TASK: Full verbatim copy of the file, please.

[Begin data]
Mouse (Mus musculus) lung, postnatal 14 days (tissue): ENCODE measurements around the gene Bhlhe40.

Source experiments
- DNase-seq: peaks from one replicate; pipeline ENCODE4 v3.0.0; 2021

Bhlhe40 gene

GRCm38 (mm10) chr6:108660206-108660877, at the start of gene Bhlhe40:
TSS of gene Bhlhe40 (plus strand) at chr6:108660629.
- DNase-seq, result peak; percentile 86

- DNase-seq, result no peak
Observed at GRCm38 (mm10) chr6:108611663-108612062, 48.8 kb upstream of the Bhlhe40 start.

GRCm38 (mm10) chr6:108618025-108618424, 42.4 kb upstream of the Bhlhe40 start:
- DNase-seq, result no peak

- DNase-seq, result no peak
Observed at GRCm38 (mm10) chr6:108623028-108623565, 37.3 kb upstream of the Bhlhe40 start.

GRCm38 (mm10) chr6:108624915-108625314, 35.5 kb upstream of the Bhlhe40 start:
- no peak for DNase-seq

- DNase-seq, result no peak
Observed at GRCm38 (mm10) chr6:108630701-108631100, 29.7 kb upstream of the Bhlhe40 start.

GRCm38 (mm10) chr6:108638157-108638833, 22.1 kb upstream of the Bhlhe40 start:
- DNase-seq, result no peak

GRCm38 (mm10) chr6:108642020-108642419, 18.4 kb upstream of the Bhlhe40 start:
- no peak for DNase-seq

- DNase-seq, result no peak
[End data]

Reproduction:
Mouse (Mus musculus) lung, postnatal 14 days (tissue): ENCODE measurements around the gene Bhlhe40.

Source experiments
- DNase-seq: peaks from one replicate; pipeline ENCODE4 v3.0.0; 2021

Bhlhe40 gene

GRCm38 (mm10) chr6:108660206-108660877, at the start of gene Bhlhe40:
TSS of gene Bhlhe40 (plus strand) at chr6:108660629.
- DNase-seq, result peak; percentile 86

- DNase-seq, result no peak
Observed at GRCm38 (mm10) chr6:108611663-108612062, 48.8 kb upstream of the Bhlhe40 start.

GRCm38 (mm10) chr6:108618025-108618424, 42.4 kb upstream of the Bhlhe40 start:
- DNase-seq, result no peak

- DNase-seq, result no peak
Observed at GRCm38 (mm10) chr6:108623028-108623565, 37.3 kb upstream of the Bhlhe40 start.

GRCm38 (mm10) chr6:108624915-108625314, 35.5 kb upstream of the Bhlhe40 start:
- no peak for DNase-seq

- DNase-seq, result no peak
Observed at GRCm38 (mm10) chr6:108630701-108631100, 29.7 kb upstream of the Bhlhe40 start.

GRCm38 (mm10) chr6:108638157-108638833, 22.1 kb upstream of the Bhlhe40 start:
- DNase-seq, result no peak

GRCm38 (mm10) chr6:108642020-108642419, 18.4 kb upstream of the Bhlhe40 start:
- no peak for DNase-seq

- DNase-seq, result no peak